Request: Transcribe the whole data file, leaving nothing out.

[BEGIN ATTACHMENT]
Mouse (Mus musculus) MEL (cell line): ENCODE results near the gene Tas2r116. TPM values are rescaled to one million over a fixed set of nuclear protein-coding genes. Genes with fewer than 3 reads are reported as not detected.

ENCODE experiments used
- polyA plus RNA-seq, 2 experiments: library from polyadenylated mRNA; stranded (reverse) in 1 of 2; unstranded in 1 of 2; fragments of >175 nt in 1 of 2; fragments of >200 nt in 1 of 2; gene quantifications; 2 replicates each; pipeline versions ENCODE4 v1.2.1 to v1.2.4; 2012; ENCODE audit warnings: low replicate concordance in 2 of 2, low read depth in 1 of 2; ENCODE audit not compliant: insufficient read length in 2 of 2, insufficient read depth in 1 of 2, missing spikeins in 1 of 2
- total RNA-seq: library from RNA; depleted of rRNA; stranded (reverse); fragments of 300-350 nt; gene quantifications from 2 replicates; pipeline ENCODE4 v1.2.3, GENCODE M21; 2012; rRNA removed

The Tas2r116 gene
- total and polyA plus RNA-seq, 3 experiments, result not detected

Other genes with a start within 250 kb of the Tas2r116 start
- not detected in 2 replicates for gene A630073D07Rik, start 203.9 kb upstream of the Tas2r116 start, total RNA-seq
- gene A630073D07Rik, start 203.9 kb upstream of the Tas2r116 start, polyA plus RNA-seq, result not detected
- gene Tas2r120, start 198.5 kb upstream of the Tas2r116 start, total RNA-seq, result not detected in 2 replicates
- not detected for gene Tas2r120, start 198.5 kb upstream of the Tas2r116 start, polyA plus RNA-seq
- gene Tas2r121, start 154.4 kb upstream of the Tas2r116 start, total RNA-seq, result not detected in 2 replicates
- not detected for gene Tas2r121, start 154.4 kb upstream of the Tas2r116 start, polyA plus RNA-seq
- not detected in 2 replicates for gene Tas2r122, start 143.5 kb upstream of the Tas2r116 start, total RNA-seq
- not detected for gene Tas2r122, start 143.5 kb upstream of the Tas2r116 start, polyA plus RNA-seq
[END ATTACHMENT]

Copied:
Mouse (Mus musculus) MEL (cell line): ENCODE results near the gene Tas2r116. TPM values are rescaled to one million over a fixed set of nuclear protein-coding genes. Genes with fewer than 3 reads are reported as not detected.

ENCODE experiments used
- polyA plus RNA-seq, 2 experiments: library from polyadenylated mRNA; stranded (reverse) in 1 of 2; unstranded in 1 of 2; fragments of >175 nt in 1 of 2; fragments of >200 nt in 1 of 2; gene quantifications; 2 replicates each; pipeline versions ENCODE4 v1.2.1 to v1.2.4; 2012; ENCODE audit warnings: low replicate concordance in 2 of 2, low read depth in 1 of 2; ENCODE audit not compliant: insufficient read length in 2 of 2, insufficient read depth in 1 of 2, missing spikeins in 1 of 2
- total RNA-seq: library from RNA; depleted of rRNA; stranded (reverse); fragments of 300-350 nt; gene quantifications from 2 replicates; pipeline ENCODE4 v1.2.3, GENCODE M21; 2012; rRNA removed

The Tas2r116 gene
- total and polyA plus RNA-seq, 3 experiments, result not detected

Other genes with a start within 250 kb of the Tas2r116 start
- not detected in 2 replicates for gene A630073D07Rik, start 203.9 kb upstream of the Tas2r116 start, total RNA-seq
- gene A630073D07Rik, start 203.9 kb upstream of the Tas2r116 start, polyA plus RNA-seq, result not detected
- gene Tas2r120, start 198.5 kb upstream of the Tas2r116 start, total RNA-seq, result not detected in 2 replicates
- not detected for gene Tas2r120, start 198.5 kb upstream of the Tas2r116 start, polyA plus RNA-seq
- gene Tas2r121, start 154.4 kb upstream of the Tas2r116 start, total RNA-seq, result not detected in 2 replicates
- not detected for gene Tas2r121, start 154.4 kb upstream of the Tas2r116 start, polyA plus RNA-seq
- not detected in 2 replicates for gene Tas2r122, start 143.5 kb upstream of the Tas2r116 start, total RNA-seq
- not detected for gene Tas2r122, start 143.5 kb upstream of the Tas2r116 start, polyA plus RNA-seq